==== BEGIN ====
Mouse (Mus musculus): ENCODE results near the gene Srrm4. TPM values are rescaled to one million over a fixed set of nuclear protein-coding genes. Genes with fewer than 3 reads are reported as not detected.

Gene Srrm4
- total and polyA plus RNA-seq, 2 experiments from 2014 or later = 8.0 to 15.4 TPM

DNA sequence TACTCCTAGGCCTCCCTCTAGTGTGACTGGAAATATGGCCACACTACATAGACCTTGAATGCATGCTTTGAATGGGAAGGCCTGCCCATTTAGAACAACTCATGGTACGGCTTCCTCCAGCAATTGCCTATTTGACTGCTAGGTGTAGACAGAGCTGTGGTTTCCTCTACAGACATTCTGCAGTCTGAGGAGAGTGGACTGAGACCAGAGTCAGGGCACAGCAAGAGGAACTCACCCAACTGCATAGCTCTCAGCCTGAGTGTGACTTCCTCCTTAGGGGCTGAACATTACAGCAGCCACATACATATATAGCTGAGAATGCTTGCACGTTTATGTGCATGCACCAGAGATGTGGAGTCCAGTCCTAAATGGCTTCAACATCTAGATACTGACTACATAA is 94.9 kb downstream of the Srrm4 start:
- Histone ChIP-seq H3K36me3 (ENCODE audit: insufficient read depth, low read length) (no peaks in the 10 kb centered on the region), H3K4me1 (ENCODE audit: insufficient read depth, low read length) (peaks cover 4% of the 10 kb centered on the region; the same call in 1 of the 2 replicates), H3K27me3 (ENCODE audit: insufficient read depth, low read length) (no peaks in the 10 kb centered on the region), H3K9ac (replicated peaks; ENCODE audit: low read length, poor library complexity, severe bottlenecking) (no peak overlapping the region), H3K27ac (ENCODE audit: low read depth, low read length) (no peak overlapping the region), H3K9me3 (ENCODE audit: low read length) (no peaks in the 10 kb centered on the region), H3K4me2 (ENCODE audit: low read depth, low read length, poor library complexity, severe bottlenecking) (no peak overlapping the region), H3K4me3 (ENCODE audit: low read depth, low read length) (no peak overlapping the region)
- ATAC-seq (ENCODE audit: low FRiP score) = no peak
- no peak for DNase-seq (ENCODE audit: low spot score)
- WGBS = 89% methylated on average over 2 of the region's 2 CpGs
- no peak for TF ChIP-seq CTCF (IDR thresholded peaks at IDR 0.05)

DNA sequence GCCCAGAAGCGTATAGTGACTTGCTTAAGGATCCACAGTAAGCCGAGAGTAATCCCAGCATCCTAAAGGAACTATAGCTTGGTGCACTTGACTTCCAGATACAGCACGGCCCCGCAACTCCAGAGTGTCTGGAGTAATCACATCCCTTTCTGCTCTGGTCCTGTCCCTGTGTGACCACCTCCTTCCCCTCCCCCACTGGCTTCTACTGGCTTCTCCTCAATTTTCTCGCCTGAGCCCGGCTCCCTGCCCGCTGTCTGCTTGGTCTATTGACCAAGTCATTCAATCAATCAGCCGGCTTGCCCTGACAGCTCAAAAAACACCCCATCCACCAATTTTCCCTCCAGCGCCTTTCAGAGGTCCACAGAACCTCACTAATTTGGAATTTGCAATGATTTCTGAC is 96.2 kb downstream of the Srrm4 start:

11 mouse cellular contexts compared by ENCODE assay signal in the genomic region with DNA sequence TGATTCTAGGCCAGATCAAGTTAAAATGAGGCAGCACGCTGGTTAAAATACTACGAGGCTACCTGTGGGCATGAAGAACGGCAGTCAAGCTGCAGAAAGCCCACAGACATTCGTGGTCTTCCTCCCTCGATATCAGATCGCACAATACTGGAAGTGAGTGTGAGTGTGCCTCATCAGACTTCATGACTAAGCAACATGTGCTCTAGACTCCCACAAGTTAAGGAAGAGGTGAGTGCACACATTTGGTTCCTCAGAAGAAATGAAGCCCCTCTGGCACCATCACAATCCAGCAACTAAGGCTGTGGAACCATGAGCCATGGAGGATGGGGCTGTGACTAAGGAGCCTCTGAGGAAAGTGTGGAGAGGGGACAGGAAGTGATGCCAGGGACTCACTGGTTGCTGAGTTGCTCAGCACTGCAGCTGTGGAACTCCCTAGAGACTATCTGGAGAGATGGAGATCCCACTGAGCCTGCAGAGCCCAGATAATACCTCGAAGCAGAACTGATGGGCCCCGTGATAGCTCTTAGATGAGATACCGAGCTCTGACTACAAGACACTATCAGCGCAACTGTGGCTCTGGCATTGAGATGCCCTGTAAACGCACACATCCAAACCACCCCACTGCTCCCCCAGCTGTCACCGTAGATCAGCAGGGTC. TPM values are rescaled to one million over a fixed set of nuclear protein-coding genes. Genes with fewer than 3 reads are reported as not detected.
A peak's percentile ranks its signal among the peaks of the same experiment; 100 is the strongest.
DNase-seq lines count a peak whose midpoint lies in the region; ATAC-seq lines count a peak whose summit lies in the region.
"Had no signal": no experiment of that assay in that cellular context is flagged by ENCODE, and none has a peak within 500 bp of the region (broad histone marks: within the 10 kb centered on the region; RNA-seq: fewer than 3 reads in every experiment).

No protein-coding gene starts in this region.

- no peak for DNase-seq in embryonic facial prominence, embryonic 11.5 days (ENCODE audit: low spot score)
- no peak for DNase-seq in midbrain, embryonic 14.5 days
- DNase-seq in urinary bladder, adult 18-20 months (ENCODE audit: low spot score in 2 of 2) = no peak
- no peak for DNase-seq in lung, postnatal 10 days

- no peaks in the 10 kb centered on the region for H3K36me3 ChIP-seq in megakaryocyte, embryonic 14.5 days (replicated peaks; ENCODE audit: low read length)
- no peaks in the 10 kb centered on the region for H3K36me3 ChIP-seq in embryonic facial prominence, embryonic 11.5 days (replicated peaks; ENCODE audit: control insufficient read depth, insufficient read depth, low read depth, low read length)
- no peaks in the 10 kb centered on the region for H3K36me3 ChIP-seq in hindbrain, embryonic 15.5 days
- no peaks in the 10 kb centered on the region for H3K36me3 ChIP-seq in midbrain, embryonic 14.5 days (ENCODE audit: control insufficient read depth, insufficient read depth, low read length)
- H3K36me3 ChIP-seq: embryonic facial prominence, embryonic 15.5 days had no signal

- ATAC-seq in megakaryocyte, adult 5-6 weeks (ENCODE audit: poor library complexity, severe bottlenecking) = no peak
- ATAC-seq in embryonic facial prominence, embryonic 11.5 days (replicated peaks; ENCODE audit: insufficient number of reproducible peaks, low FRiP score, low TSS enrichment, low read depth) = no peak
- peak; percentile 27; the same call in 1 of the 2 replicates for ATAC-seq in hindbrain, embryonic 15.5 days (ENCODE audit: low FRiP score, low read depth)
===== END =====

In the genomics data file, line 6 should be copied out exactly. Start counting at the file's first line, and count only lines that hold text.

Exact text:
- ATAC-seq (ENCODE audit: low FRiP score) = no peak